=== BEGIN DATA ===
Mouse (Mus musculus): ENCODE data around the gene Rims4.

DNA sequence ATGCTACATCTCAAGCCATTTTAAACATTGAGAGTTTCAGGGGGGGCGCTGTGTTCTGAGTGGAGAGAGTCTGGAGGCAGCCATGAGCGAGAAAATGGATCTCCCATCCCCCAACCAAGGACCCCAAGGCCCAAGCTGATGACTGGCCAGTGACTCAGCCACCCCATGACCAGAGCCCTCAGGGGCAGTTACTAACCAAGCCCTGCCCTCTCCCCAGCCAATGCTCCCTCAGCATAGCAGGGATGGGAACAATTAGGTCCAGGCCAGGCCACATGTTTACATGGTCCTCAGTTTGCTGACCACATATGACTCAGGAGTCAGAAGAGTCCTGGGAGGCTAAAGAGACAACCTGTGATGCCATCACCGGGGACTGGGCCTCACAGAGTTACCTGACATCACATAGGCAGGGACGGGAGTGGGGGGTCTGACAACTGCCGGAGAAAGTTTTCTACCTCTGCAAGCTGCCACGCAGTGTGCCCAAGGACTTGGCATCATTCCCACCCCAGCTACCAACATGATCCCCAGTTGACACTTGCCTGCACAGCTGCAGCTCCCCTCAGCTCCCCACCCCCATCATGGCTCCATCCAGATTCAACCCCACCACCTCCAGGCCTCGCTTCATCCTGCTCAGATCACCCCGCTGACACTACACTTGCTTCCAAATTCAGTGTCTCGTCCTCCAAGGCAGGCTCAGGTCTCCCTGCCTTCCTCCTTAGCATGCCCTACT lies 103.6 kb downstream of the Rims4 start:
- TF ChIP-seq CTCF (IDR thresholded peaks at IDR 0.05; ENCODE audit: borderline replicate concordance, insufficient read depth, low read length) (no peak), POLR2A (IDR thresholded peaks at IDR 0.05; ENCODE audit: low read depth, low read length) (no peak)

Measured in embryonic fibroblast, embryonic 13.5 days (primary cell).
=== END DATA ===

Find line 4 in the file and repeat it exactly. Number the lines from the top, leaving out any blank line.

Measured in embryonic fibroblast, embryonic 13.5 days (primary cell).